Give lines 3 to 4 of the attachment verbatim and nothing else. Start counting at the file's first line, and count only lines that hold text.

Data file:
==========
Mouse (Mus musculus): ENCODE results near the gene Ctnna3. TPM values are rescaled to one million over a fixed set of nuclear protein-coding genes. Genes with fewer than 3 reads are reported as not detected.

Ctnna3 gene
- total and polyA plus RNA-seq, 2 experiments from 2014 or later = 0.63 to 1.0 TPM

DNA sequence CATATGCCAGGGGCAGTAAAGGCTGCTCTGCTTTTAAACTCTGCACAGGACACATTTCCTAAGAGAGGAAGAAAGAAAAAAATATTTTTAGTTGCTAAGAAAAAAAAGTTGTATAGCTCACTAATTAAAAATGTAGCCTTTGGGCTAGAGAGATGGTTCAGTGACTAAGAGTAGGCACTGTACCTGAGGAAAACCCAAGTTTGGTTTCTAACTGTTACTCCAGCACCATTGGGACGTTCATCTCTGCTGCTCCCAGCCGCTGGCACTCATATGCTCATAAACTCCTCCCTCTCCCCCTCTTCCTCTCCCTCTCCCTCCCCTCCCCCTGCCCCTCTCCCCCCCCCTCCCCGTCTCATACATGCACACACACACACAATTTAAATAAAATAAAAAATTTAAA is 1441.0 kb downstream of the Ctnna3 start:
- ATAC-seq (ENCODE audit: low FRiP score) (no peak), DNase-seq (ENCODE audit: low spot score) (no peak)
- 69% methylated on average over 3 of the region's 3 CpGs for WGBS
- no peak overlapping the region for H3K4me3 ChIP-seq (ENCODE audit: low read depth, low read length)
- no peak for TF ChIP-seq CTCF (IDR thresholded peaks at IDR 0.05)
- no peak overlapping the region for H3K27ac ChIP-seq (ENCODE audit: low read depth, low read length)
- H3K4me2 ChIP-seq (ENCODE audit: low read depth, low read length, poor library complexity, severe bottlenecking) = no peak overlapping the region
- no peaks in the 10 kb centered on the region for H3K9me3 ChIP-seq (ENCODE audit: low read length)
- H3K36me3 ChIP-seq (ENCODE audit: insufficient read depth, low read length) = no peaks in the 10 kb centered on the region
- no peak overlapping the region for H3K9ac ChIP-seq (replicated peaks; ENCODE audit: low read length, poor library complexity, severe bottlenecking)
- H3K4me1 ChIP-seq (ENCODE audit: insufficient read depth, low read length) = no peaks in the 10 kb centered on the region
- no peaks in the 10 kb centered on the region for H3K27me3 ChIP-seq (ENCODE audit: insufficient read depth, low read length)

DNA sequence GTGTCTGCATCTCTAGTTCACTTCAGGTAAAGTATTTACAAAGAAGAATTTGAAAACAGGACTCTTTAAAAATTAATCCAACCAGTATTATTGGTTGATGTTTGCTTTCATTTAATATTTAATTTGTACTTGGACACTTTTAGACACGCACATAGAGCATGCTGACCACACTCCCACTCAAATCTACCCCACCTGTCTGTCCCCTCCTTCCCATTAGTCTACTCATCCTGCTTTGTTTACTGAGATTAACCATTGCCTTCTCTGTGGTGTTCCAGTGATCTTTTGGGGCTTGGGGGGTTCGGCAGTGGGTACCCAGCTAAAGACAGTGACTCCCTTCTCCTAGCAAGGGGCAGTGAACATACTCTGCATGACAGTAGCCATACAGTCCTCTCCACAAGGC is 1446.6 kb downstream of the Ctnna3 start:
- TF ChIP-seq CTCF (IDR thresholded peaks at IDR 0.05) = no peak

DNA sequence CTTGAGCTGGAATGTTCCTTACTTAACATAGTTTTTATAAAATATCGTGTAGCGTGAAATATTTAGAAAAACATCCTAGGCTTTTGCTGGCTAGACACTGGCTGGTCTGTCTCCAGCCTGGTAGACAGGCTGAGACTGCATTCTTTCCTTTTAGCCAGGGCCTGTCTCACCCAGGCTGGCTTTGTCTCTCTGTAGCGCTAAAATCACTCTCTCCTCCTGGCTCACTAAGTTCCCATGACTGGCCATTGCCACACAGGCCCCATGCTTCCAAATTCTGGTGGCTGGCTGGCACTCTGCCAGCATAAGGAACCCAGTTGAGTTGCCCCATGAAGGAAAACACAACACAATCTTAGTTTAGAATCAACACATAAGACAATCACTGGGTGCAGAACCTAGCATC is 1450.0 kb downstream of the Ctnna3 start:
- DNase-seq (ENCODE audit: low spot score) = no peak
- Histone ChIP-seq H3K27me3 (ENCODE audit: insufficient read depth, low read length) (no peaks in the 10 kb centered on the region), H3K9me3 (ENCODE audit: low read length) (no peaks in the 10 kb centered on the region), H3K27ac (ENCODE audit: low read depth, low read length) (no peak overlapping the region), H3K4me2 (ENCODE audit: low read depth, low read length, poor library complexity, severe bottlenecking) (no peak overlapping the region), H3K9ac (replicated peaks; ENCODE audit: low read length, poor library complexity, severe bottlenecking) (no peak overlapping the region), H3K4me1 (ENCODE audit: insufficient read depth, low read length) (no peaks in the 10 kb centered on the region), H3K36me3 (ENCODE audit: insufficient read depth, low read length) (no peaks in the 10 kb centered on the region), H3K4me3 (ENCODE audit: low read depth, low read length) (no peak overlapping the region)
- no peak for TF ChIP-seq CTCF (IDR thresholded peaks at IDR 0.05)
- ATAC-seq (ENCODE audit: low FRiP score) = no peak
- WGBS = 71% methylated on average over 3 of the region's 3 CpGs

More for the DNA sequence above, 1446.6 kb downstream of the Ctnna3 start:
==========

- total and polyA plus RNA-seq, 2 experiments from 2014 or later = 0.63 to 1.0 TPM

DNA sequence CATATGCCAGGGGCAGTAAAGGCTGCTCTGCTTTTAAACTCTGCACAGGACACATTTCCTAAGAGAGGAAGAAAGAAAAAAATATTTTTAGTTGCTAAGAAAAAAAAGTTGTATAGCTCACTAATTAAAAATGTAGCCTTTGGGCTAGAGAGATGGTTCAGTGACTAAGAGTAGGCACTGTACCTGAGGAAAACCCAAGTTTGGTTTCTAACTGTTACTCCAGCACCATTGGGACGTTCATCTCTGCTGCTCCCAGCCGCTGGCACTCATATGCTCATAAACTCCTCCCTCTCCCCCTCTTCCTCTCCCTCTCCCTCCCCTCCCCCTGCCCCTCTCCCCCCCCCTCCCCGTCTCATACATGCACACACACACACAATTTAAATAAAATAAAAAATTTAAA is 1441.0 kb downstream of the Ctnna3 start: